Joe Klein, acclaimed writer and political columnist for Time magazine, spoke the evening of November 27 to a capacity crowd in Hooker Auditorium. Earlier in the day he had visited the journalism class taught by the magazine's executive editor, Priscilla Painton '80. Introducing Klein, Painton described him as "a man who loves politics, politicians, and his country. He has an extraordinarily romantic view of what politics can be in this country. He always believes that the next election can surprise him."
In a talk that was part history lesson and part prescription for the future, Klein discussed the origins and impact of the most recent political era and expressed hope that it will soon be behind us. In his view, the era began in the late 1960s, when national television transformed politics from a local affair into a national spectacle. Under increasingly intense public scrutiny, politicians yielded their "creative innocence" to the control of consultants and pollsters whose exclusive goal was to win voter support in the short term, often not looking beyond the immediate news cycle.
As an example of "creative innocence," Klein told a story about Robert F. Kennedy campaigning for president in Indianapolis the day that Martin Luther King Jr. was killed. According to Klein, Kennedy ignored the pleas of his advisers to cancel an appearance in a poor, African American neighborhood because there was no police security in the area and went ahead with his plans. Speaking without notes, he announced to the crowd--which was largely unaware of the news--that King had been shot earlier in the day. Urging the crowd not to turn to hatred, he spoke about his own loss of his brother and quoted a passage from Aeschylus about grief and healing. "Kennedy did not know too much about his audience, but simply showed his humanity and connected with theirs," said Klein. Unlike many urban areas that erupted in violence in the next few days, Indianapolis remained calm. Klein commented that such an event would never happen in today's political world. "Kennedy would have had a coterie of advisers and pollsters telling him 'Can the Aeschylus--it's not gonna work with this crowd!'"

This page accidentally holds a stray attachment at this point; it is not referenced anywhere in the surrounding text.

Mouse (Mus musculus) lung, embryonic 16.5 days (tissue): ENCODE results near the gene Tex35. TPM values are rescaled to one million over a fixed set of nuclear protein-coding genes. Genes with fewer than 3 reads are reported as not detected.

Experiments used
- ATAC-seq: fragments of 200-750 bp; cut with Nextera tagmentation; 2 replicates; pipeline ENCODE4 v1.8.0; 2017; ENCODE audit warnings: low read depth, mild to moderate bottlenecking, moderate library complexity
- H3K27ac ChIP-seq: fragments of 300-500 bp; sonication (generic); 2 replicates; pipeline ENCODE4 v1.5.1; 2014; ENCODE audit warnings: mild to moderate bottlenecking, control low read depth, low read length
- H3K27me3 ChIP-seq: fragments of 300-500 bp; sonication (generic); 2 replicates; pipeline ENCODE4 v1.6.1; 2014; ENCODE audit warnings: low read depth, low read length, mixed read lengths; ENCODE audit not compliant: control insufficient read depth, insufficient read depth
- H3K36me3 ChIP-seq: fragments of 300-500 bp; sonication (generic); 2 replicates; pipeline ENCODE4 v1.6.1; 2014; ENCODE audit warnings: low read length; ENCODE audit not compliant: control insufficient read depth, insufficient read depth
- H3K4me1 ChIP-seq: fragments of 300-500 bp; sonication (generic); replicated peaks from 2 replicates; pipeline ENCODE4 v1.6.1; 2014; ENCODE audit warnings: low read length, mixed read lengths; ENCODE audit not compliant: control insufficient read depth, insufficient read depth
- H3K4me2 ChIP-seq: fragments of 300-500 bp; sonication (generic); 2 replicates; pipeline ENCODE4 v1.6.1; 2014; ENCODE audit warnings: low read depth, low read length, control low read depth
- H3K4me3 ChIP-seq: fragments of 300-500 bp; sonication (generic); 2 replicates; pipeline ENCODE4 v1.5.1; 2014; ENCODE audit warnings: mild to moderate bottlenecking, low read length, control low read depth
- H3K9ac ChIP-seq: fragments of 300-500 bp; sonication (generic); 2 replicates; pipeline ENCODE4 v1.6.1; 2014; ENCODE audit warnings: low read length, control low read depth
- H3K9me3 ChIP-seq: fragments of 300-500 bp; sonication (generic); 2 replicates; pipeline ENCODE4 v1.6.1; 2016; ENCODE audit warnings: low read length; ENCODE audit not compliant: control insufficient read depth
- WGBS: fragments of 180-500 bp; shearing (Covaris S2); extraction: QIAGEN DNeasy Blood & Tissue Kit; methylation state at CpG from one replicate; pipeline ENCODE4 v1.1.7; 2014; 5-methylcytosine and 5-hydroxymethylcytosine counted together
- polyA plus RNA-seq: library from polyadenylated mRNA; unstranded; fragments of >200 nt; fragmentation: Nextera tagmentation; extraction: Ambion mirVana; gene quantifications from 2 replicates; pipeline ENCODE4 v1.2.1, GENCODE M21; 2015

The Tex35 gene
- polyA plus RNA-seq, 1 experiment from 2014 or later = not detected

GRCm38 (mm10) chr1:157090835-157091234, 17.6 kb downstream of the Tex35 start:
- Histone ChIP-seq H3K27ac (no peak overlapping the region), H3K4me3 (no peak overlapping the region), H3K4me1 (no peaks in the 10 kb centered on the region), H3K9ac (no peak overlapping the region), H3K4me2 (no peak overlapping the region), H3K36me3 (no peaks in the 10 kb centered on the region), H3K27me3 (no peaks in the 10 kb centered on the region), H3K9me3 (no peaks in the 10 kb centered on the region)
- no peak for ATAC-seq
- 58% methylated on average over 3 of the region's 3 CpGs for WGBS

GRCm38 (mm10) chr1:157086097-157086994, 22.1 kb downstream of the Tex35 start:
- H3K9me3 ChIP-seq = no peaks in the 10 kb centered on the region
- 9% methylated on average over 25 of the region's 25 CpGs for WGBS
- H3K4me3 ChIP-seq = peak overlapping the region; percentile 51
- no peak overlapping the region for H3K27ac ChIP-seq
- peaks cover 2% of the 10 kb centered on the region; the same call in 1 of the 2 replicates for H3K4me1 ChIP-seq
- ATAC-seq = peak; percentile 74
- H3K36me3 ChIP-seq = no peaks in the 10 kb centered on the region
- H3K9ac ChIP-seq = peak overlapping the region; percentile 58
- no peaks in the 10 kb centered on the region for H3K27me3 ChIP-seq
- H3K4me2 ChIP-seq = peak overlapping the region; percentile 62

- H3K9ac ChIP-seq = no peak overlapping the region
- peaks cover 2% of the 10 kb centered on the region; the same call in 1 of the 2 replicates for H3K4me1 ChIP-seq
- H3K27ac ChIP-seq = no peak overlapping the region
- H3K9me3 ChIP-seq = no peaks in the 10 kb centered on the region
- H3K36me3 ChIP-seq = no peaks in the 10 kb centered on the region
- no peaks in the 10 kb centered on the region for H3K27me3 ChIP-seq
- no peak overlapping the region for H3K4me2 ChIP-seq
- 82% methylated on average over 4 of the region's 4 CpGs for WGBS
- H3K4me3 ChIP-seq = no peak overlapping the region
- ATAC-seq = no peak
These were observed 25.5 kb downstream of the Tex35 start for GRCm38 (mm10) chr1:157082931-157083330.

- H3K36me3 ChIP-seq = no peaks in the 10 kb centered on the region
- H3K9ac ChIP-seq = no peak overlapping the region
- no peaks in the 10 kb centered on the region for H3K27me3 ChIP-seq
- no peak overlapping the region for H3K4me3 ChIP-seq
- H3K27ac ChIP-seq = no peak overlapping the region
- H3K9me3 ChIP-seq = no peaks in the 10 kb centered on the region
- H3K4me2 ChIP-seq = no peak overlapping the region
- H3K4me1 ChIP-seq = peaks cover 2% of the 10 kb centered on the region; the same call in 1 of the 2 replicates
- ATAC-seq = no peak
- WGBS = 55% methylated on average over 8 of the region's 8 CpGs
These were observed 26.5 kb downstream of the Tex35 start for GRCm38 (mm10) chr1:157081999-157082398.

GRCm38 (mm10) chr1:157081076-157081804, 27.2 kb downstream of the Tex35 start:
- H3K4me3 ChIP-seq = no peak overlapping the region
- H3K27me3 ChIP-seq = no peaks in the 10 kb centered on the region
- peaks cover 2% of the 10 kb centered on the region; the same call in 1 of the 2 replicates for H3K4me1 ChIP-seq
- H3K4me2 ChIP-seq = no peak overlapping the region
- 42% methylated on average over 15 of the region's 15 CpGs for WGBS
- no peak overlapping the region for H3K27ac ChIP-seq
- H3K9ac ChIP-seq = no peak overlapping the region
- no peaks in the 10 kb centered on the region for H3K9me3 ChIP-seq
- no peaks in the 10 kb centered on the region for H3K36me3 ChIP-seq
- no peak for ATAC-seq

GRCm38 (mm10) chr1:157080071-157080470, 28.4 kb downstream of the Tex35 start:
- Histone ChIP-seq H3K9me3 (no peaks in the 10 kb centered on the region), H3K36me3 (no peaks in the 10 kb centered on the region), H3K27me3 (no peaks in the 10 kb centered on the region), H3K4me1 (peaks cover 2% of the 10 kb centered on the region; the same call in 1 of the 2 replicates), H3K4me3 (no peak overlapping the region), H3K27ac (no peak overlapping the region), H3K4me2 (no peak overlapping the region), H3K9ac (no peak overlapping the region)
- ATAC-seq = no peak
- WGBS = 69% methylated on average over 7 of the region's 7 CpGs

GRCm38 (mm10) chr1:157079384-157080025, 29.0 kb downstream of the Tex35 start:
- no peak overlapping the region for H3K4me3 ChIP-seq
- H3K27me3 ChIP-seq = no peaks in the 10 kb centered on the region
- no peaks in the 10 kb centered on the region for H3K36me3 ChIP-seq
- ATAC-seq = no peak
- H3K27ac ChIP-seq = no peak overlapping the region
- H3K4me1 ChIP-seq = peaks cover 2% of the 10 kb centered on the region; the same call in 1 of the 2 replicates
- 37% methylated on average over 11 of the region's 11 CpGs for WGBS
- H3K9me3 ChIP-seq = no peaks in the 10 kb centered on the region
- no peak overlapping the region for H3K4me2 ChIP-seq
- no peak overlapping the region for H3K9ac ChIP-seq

Klein decried the excessive influence of consultants and pollsters for having "twisted, distorted, and demeaned" politics. He said that with consultants like Karl Rove controlling government policy, our country has no vision for the future. "That's the most important thing for the president to do. It's at the heart of statesmanship, to consider the impact of his decision on your and your children's lives." Klein blamed Al Gore's loss of the 2000 presidential election on campaign advisers who refused to let him talk to voters about his personal passion for the environment because "the subject didn't poll well."
Klein also pointed to Bush's concern for poll popularity as a primary source of the present chaos in Iraq. He said that in June 2003, just as the insurgency was gaining power after Saddam Hussein's fall, the president and his advisers were too distracted by potential embarrassment over the lack of weapons of mass destruction in Iraq to focus on the politically volatile situation brewing there. According to Klein, while Bush's intelligence officials combed Saddam's personal papers for evidence of secret weapons caches they passed over critical information about insurgents.
Turning to the recent elections, Klein summed up the public sentiment that put Democrats in control of Congress as "disgust over Iraq and projectile vomiting over the state of corruption in the Republican Congress." He believes that "voters rewarded candidates who seemed to be on the level and authentic," like Montana's new senator, rancher John Tester, who took time out from campaigning to bring in his hay. Klein hopes that the American public and the media are beginning to demand real character and courage from politicians. With so many dire problems facing the country, he said, "I'm going to demand to hear things from politicians that make me uncomfortable. If I don't hear that something is being demanded of me, I won't believe them." He added that the country is ready for this. "The time has come for us to be citizens again," he said.
Klein addressed his final remarks to the students in the audience. He noted that his own generation, the baby boomers, had grown up in a period of enormous prosperity that had engendered a spirit of indolence and complacence. "We lost the habit of citizenship," he said. Unlike the previous generation who had served and sacrificed for the public good, "we have been lousy in public leadership." He said that for him, the sense of ease ended with the events of 9/11, which had an immediate and direct effect on his life and the lives of his neighbors just north of New York City, some of whom did not come home that night. He urged students to emulate their grandparents rather than their parents. "Go out and do something. Don't go right into law school or medical school. Do Teach for America, or be a cop for a few years," he said. "You need to be involved. The world did change on 9/11, and the rest of us need to catch up with that."